Tropic of Squalor: Poems
By Mary Karr
Mary Karr is, like so few contemporary poets even try to be, a shepherd for the uninitiated. She takes the mission of Aurora Leigh seriously: the poet’s true subject is the present, with all its unromantic excesses, and not some imagined Arcadian past. The first line of her latest poetry collection, Tropic of Squalor, confirms this unembarrassed commitment to the everyday: “Forgive me, black ant at the base of my yoga mat.”
Karr’s poetry embraces candor to an unusual degree. She defended this in her 1991 essay “Against Decoration,” a thorough rebuke of the gaudy neo-formalism that was then seeing a critical revival. She takes poets like James Merrill and Amy Clampitt to task for their abuse of “two sins”: “Absence of emotion and lack of clarity.” Having written so passionately against ornamental poetry, it’s no surprise that Karr employs a Frost/Collins sort of folksiness in her poems. A simile will do where others might squeeze out fifteen lines of verbiage.
Tropic of Squalor is a peculiar book. In some sense it records Karr’s spiritual biography, beginning with her childhood along the Gulf coast and ending with her shaky embrace of the Catholic faith. But there is too much else in between, and all around, to call it simply that. The latter half of the collection is grouped together as “The Less Holy Bible,” with titles like “Genesis: Animal Planet” and “Chronicles: Hell’s Kitchen.” Stylistically and thematically the pieces have little in common besides a broad “spirituality”; the structure seems suggest a uniformity which isn’t apparent in the poems themselves, which have an impressive range.
The religiousness of Tropic of Squalor is translucent, like Karr’s own. A certain caginess gets in the way of sincere confession, starting from the dedication page: “& (wincingly enough) for Jesus.” Lines like “screw my Church who’d / roast in Hell poor suffering / bastards like you” seem more directed at salving the discomfort of some imagined unbeliever than at real feeling. The dust jacket promises a book which “never preaches,” and enriches “whether you’re an adamant atheist, a pilgrim, or skeptically curious” – things one expects to see more in a new Timothy Keller devotional. Poetry, as Karr herself admits, allows room for strange and powerful feelings; it allows her to say things like “forgive my conviction / that every suicide’s an asshole.” Why, then, so many of Tropic’s religious images are guarded or lathered in irony, is unclear.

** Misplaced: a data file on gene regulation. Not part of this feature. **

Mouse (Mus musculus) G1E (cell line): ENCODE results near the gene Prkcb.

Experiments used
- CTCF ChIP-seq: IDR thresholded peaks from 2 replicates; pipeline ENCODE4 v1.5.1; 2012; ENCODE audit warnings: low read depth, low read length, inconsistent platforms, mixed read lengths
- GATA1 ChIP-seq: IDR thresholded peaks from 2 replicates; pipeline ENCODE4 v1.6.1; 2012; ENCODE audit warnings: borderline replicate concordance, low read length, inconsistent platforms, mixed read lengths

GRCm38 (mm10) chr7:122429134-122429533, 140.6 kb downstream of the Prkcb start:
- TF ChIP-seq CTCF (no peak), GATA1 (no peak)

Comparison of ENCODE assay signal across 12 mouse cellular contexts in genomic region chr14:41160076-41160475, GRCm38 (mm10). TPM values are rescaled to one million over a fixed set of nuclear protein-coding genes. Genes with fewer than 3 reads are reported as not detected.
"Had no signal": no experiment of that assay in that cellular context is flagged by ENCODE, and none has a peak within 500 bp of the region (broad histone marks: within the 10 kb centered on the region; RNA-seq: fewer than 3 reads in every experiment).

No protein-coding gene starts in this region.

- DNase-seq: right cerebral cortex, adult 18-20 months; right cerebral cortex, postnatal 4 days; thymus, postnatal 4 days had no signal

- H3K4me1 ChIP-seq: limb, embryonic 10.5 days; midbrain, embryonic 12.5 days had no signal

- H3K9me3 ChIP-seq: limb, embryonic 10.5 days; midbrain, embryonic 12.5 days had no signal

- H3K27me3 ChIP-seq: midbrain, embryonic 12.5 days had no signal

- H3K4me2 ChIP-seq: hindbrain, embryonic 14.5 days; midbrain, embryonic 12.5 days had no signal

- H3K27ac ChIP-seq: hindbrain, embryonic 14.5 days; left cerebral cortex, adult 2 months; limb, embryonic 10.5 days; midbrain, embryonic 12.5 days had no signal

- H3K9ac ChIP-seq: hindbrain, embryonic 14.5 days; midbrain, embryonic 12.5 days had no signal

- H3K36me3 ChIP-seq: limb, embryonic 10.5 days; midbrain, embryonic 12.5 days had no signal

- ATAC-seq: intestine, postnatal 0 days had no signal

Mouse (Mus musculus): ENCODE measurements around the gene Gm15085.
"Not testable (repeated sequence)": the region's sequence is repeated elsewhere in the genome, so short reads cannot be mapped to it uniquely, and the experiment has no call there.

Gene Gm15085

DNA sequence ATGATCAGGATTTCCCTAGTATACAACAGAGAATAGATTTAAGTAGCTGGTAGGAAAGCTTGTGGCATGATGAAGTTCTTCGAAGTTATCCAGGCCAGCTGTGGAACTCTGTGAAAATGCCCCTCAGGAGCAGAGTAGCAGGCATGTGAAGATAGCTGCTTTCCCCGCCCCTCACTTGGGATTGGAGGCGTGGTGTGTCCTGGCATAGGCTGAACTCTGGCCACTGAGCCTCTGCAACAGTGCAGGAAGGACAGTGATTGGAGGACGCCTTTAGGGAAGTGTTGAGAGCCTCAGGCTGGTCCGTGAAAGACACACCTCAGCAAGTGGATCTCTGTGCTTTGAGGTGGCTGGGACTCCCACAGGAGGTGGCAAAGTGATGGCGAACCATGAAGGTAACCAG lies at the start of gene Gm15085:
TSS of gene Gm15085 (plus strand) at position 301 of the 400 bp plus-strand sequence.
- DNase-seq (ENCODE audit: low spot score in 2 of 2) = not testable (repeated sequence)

It does work, in most cases. The short, sardonic “Wisdom: The Voice of God” imagines divine guidance as “small and fond and local”:
Don’t look for
your initials in the geese honking
overhead or to see through the glass even
darkly. It says the most obvious shit,
i.e. Put down that gun, you need a sandwich.
Elsewhere, in “How God Speaks,” the Almighty communicates “in sighs and inclinations leanings / The way a baby suckles breath.” This is as close as Karr brings us to the divine, but with human intimacy she is far more serious. Her portraits are stellar; the weird and tragic figures that feature in Tropic bring out the best of Karr’s colorful wit.
There are some formal quirks which sit uneasily together. Syntactically regular poems are stripped of punctuation without explanation – “bird dogs brindled / and ghost gray and copper / alert to every leaf flicker / Then Cousin Peggy…” – and followed by other, perfectly punctuated poems as though it were only an experimental blip. And Tropic’s religious tropes don’t take the awkwardness out of lines like “mine own head” and “mine throat” and “men did twist the spigots.”
Small distractions like these can spoil what are otherwise the collection’s high points. Take the opening to the second poem, “Loony Bin Basketball,” which deserves a nomination for Tautology of the Year: “The gym opened out / before us like a vast arena.” What follows is musical – “He was a lithe / and licorice boy, eeling past all comers” – which only makes the first lines’ awkwardness even stranger. Then there are Karr’s equally bizarre narrative turns. The character at the center of “Hebrews: The Mogul,” haunted by one of those “childhoods so powerful / they drag on a man’s soul like a magnet,” in the last six lines suddenly finds himself visiting the WTC at the precise date and time of the 9/11 attacks, à la “Remember Me.” It would almost make better sense if the whole thing was a dream after all.
All told, Tropic of Squalor is an oblique, disharmonious, but occasionally brilliant examination of faith in the modern world – the really modern world, the routine and familiar one, which American poets know well but few seem willing to write about. It’s occasionally preachy, and some of its notes ring sour, but Karr’s ultimate compassion for the pilgrim soul, in all its startling varieties, is commendable.
Isaac Randel is an MFA candidate at The New School. He lives in New York City.